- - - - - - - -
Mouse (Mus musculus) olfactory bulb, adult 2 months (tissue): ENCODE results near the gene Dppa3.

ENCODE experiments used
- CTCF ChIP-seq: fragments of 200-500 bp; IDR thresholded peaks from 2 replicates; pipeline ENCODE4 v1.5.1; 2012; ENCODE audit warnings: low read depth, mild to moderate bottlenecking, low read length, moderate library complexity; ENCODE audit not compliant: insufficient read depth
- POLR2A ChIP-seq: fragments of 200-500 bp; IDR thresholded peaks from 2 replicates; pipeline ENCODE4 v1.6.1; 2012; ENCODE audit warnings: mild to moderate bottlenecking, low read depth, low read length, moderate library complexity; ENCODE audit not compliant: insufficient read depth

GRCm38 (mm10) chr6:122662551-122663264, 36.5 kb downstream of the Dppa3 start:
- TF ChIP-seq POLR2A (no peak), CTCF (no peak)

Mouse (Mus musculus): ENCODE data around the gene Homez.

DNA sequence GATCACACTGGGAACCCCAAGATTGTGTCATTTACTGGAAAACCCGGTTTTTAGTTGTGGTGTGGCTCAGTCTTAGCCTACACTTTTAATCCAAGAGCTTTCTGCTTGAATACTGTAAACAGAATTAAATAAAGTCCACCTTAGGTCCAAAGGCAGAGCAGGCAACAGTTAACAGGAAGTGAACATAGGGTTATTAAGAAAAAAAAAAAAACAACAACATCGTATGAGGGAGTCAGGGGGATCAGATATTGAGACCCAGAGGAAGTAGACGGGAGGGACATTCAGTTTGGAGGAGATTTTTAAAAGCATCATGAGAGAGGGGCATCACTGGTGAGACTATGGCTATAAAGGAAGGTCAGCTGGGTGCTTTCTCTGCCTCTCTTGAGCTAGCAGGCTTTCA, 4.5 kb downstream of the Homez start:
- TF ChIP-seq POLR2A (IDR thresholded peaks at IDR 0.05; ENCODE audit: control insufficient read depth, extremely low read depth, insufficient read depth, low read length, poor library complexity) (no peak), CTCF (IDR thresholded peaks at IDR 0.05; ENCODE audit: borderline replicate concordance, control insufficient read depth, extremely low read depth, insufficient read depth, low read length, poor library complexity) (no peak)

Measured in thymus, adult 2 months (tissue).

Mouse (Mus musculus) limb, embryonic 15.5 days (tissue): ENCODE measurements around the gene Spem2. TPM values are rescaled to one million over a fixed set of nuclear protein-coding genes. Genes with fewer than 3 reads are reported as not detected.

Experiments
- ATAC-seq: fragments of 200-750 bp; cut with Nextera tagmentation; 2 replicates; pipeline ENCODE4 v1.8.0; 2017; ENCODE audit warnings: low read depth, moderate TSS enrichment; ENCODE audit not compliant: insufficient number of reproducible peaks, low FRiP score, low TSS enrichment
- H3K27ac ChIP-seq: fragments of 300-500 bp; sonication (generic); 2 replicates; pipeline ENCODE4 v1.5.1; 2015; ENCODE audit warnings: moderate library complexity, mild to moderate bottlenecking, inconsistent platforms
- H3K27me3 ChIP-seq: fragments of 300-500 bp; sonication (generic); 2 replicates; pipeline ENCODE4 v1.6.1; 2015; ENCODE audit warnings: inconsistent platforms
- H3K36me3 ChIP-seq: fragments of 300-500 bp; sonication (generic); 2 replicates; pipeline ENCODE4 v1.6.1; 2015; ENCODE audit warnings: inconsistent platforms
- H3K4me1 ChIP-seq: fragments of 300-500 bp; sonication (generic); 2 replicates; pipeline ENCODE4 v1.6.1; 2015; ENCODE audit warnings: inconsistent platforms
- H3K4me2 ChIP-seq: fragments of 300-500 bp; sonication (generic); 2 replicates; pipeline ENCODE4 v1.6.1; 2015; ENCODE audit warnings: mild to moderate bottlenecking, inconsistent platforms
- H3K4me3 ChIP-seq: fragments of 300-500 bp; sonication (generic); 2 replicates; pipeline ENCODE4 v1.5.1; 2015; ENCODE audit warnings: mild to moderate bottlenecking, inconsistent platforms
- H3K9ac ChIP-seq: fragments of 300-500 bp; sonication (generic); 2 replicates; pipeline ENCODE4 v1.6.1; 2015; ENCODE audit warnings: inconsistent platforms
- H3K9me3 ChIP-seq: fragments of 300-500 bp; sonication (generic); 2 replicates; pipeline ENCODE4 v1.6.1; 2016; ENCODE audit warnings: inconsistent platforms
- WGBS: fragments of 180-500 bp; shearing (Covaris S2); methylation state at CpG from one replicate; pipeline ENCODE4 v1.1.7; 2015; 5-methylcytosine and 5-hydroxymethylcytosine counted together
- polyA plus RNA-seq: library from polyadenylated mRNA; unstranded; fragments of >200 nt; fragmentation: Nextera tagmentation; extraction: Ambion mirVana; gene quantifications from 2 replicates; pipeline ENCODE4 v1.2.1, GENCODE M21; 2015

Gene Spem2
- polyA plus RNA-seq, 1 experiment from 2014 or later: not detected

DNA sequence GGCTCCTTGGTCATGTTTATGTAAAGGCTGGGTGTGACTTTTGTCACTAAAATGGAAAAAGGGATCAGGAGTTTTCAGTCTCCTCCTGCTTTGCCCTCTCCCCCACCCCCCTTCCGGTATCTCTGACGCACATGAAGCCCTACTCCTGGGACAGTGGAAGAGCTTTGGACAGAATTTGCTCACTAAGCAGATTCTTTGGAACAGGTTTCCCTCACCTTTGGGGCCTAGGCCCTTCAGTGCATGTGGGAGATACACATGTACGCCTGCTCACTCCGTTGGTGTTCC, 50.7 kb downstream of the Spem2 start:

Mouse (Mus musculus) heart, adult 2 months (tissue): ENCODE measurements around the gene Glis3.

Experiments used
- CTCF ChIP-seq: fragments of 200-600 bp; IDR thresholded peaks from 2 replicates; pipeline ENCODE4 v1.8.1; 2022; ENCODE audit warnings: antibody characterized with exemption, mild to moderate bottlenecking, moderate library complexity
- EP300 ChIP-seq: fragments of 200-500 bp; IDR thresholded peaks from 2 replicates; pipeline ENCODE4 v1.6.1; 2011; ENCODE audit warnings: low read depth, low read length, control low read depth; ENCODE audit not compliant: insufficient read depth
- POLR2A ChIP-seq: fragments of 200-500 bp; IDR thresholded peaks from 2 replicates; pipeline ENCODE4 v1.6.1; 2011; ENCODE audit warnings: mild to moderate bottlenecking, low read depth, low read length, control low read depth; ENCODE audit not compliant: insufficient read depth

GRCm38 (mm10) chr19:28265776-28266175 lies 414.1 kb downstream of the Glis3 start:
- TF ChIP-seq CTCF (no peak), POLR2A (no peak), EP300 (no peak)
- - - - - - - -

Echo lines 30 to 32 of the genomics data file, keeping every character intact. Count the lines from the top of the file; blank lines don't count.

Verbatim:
- EP300 ChIP-seq: fragments of 200-500 bp; IDR thresholded peaks from 2 replicates; pipeline ENCODE4 v1.6.1; 2011; ENCODE audit warnings: low read depth, low read length, control low read depth; ENCODE audit not compliant: insufficient read depth
- POLR2A ChIP-seq: fragments of 200-500 bp; IDR thresholded peaks from 2 replicates; pipeline ENCODE4 v1.6.1; 2011; ENCODE audit warnings: mild to moderate bottlenecking, low read depth, low read length, control low read depth; ENCODE audit not compliant: insufficient read depth

GRCm38 (mm10) chr19:28265776-28266175 lies 414.1 kb downstream of the Glis3 start: